There are several opportunities for all levels of skill and fitness to explore Mount Rainier’s spectacular natural splendor. Here are our top Mt. Rainer hikes recommendations, categorized by region, so you don’t end up with a longer-than-expected trip to a trek you adore.

Best Hikes in Sunrise, Northeast Mt Rainier:

1. Mount Fremont Lookout Trail-Best Mt Rainier Summit View:

Mt Fremont Lookout Trail is one of Mt Rainier’s most famous treks, and we believe it has the best summit vista in the park. However, we have to admit that the trail itself isn’t much to write home about until you get right up to the ridgeline, where the flat road snaking along on its approach to the fire lookout tower looks spectacular.

Mount Fremont Lookout Trail-Best Mt Rainier Summit View

The Fremont Fire Lookout is over 7,000 feet in elevation. However, because the Sunrise Visitors Center is already at the height of 6,300 feet, the round-trip journey comprises less than 1,000 feet of ascent. As a result, the route is an ideal starting point for non-disabled hikers wishing to obtain an excellent impression of the mountain.

However, after you reach the fire tower, the views are amazing, not only of Mt Rainier but also throughout Grand Park.

Visit the wooden fire tower, snap some photos, and spend some time on the rocks admiring some of Washington’s best 360-degree vistas. Mt Fremont is a popular morning walk, but it’s also an excellent place for astrophotographers to capture Milky Way photos at sunset and stars.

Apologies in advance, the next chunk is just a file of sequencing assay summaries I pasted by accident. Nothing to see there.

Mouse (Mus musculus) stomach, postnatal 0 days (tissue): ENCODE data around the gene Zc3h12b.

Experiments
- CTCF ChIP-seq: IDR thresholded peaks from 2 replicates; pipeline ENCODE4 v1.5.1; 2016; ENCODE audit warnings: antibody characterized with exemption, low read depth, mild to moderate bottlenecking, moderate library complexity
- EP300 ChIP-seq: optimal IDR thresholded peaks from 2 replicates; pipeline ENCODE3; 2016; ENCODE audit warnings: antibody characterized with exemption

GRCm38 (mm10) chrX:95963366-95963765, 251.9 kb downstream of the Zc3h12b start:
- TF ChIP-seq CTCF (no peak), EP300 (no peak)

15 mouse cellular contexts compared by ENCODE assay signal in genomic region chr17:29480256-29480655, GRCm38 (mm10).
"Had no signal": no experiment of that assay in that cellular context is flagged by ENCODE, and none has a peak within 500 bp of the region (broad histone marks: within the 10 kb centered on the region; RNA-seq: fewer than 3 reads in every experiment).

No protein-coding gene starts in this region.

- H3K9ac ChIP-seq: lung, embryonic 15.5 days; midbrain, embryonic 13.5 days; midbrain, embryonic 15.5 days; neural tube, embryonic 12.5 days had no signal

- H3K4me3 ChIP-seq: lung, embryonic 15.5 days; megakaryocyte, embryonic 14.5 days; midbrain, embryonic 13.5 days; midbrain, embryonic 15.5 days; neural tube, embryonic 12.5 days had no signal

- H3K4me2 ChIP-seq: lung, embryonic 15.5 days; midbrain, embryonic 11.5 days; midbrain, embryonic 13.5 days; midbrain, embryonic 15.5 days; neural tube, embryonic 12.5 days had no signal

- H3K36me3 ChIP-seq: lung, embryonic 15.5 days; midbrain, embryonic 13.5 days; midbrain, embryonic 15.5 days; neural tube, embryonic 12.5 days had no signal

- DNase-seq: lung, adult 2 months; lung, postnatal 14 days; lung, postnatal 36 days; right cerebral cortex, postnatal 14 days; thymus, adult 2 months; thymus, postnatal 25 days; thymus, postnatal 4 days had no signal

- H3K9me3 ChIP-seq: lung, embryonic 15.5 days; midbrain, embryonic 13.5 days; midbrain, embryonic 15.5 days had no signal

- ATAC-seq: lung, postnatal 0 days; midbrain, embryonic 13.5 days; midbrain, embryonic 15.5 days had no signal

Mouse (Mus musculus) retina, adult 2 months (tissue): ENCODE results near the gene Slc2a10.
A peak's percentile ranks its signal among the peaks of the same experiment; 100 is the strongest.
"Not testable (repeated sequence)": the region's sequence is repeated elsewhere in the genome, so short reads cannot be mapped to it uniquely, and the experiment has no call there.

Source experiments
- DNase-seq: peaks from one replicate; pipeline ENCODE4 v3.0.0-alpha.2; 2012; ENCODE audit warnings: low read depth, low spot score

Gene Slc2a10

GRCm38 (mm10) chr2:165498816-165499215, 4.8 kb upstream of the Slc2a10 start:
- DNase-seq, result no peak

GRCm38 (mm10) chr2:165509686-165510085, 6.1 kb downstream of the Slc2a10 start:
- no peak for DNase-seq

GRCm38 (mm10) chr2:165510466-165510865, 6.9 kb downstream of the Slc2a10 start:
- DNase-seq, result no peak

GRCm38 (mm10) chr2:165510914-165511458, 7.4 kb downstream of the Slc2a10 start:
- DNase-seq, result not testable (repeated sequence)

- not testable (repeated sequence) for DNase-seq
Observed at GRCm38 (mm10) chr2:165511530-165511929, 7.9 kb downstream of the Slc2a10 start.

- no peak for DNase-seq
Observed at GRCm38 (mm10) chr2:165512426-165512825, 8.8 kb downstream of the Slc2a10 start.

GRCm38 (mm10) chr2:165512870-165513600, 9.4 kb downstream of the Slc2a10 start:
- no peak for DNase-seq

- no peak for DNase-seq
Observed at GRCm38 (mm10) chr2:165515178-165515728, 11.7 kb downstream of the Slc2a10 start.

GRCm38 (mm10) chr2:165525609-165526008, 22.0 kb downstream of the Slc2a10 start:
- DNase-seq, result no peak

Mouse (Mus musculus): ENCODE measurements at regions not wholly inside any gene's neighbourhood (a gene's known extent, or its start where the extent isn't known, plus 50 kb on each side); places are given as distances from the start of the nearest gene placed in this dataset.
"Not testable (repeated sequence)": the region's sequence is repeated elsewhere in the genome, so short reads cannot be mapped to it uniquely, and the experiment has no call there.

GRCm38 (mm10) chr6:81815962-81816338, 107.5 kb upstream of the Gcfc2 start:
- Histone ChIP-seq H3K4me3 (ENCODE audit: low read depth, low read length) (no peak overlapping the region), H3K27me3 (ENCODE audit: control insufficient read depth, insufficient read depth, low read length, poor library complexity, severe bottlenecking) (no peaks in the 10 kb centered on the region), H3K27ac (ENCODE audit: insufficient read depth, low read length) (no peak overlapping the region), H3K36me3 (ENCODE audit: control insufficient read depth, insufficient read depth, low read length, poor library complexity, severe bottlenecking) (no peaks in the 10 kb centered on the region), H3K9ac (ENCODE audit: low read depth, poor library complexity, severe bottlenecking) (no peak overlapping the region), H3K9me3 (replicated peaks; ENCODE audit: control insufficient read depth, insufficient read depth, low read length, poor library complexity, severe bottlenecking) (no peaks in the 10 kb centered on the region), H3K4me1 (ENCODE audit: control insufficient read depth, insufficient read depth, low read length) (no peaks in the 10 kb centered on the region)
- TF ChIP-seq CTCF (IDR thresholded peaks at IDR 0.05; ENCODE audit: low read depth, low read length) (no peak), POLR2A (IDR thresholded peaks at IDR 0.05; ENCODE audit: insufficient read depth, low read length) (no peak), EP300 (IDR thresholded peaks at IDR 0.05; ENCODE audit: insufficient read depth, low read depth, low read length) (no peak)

• Distance: 5.7 miles roundtrip
  • Total Ascent: 1,100 ft
  • Difficulty: Moderate
  • Estimated Hiking Time: 3-5 hours
  • Trailhead: Sunrise Visitor Centre

2. Burroughs Mountain Trail:

Burroughs Mountain Loop Trail is ideal for people looking for a challenging hike with a high reward. There are three Burroughs to explore, appropriately named the first, second, and third. Because you’re 1.5 miles into the hike by the time you reach Frozen Lake, the best time to hike the Burroughs is either before or after Mt Fremont.

Burroughs Mountain Trail

Burroughs appears manageable from the Mt Fremont Trail, but they are challenging, windy, exposed, and difficult to maneuver. This is not to be taken lightly, especially if you plan to do Mt Fremont before or after.